Tuesday, December 15, 2009

Name an American Knife

Think of France and the laguiole with its bee shaped locking catch comes to mind. Who would draw an image of the Argentina gaucho without his caronera? Let someone show you classic bone-handled stiletto and you can almost see Naples and fields of ripe olives.

Could there be any other knife associated with the United States other than the Buck 110 hunter?

The man standing in frount of my table wanted an American knife to take home to the Orient. I showed him Spyderco’s Native made in Golden, Colorado, I showed him Kershaw’s Leek also made in the states. Those weren’t American enough for him.

I showed him a Buck 110 hunter and his eye lit up. That was his idea of an American knife.   Mine too!

I bought mine 40 years ago. I’ve used and abused that knife. Carried it daily and faithfully for years, it was a part of who I was. Why? Because my Buck 110 never let me down when I needed it. It cuts, stays sharp, cleaned-ups well and went back in its black leather belt sheath without any trouble. I’ve semi-retired it for thinner, faster opening, clip it in my pocket knives, but I still can’t imagine leaving the sidewalk for the dirt path without it.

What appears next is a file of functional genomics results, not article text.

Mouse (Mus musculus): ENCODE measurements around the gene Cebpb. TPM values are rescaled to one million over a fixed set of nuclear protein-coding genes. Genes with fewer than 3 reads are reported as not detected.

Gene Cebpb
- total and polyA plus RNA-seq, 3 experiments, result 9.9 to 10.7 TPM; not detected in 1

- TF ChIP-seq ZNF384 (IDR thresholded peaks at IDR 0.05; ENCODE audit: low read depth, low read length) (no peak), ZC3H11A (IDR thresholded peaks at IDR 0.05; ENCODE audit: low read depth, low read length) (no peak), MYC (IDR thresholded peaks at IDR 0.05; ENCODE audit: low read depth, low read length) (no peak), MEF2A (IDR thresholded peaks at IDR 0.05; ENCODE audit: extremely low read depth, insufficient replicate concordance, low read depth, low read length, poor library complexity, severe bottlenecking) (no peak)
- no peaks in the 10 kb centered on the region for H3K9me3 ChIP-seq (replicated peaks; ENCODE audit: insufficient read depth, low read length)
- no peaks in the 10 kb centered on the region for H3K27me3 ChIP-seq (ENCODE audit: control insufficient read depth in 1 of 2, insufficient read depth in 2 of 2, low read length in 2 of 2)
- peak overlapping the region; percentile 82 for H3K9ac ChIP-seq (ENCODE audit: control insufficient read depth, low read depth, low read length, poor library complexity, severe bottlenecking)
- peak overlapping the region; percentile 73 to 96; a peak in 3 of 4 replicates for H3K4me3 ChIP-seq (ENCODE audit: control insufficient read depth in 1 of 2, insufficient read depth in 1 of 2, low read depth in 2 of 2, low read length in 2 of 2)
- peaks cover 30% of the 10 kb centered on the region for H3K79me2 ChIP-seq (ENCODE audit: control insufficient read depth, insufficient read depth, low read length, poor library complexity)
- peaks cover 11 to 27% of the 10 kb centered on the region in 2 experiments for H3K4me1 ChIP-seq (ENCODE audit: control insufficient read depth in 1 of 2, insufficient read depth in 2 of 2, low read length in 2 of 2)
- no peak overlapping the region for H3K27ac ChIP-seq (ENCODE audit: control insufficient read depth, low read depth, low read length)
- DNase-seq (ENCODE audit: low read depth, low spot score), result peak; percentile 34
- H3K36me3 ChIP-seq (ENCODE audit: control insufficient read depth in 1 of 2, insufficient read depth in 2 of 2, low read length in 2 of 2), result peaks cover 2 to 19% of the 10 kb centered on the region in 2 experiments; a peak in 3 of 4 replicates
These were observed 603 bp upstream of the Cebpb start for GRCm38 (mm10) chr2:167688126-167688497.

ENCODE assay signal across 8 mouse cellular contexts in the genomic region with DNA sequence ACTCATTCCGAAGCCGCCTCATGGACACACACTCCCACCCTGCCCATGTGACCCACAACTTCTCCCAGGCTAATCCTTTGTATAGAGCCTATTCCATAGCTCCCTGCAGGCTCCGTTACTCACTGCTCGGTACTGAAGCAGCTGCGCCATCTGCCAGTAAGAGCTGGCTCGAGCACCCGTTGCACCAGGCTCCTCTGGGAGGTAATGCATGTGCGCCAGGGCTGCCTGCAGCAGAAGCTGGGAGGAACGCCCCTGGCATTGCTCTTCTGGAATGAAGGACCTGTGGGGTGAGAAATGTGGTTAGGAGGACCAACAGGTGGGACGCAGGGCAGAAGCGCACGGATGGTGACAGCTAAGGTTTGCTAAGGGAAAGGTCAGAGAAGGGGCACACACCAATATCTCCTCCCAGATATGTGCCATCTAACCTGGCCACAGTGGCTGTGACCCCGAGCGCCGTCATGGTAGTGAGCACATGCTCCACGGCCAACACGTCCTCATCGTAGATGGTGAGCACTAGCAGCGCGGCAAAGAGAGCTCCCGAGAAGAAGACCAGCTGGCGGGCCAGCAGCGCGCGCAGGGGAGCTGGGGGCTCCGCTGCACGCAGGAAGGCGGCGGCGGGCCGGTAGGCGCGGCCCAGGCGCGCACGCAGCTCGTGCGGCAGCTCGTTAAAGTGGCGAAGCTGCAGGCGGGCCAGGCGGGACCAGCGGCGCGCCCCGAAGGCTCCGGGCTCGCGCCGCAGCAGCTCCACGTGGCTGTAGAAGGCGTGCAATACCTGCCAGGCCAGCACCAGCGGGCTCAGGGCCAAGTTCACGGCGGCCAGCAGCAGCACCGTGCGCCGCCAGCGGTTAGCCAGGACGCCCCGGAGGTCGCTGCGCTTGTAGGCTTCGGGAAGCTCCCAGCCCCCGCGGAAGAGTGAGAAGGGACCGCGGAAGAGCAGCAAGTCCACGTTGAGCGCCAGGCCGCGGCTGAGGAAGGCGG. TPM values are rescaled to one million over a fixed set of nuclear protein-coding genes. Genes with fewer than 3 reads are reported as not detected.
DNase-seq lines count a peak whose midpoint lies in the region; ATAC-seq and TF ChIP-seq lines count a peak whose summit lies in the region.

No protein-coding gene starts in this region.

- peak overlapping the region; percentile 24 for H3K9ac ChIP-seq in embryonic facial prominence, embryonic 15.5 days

It’s not a perfect knife. The brass bolsters react with the fatty acids in sweat and leather to produce a green goop you have to clean. The knife is clunky, but that’s not necessary a bad thing. The steel holds an edge, but it takes time to sharpen it with the double bevel edge that gave it keen sharpness and strong staying power. More an a few hours were spent with an oilstone and strop making the perfect edge, only to miscalculate and have to start over. The lock is reliable only if it was kept clean and all knives need a drop of oil.

Al Buck’s gift to knife world was realizing that big knives, clunky knives would sell, if you didn’t have to put them in your pocket. The safety of the locking blade and oversize handle that gave you something to grab, found a home on the belt. I knew people who wore a belt just to hold up their Buck knife.

It is the American Classic.

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